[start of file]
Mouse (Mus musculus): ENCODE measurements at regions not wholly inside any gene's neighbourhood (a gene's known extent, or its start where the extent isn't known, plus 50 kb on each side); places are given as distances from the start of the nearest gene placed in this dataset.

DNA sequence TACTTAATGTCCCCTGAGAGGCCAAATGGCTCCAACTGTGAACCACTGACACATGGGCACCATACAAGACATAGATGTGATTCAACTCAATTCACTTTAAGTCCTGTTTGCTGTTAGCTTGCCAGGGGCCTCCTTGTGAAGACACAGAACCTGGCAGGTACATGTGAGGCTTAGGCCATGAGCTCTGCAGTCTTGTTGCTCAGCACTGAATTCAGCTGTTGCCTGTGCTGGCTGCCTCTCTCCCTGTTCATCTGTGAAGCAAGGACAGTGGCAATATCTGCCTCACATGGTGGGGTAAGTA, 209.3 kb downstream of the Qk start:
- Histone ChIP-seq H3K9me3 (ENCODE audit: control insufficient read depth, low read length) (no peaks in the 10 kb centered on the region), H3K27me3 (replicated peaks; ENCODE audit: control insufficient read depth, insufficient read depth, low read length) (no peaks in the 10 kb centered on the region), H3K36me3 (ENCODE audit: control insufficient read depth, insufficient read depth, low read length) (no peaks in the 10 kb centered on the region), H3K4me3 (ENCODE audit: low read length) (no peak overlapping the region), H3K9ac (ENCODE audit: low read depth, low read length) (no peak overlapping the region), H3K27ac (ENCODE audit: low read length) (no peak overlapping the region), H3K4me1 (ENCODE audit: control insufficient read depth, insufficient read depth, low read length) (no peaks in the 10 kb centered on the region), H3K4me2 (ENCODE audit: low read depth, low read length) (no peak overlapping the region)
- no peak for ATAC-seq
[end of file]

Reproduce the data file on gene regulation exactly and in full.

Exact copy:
Mouse (Mus musculus): ENCODE measurements at regions not wholly inside any gene's neighbourhood (a gene's known extent, or its start where the extent isn't known, plus 50 kb on each side); places are given as distances from the start of the nearest gene placed in this dataset.

DNA sequence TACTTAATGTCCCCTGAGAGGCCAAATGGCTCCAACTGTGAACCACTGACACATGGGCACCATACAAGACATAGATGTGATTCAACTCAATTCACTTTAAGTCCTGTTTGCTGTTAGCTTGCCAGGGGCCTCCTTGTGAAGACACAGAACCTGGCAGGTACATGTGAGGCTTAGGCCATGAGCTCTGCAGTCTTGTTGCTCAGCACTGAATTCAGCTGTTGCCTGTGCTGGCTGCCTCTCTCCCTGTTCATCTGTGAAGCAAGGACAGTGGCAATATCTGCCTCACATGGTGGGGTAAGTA, 209.3 kb downstream of the Qk start:
- Histone ChIP-seq H3K9me3 (ENCODE audit: control insufficient read depth, low read length) (no peaks in the 10 kb centered on the region), H3K27me3 (replicated peaks; ENCODE audit: control insufficient read depth, insufficient read depth, low read length) (no peaks in the 10 kb centered on the region), H3K36me3 (ENCODE audit: control insufficient read depth, insufficient read depth, low read length) (no peaks in the 10 kb centered on the region), H3K4me3 (ENCODE audit: low read length) (no peak overlapping the region), H3K9ac (ENCODE audit: low read depth, low read length) (no peak overlapping the region), H3K27ac (ENCODE audit: low read length) (no peak overlapping the region), H3K4me1 (ENCODE audit: control insufficient read depth, insufficient read depth, low read length) (no peaks in the 10 kb centered on the region), H3K4me2 (ENCODE audit: low read depth, low read length) (no peak overlapping the region)
- no peak for ATAC-seq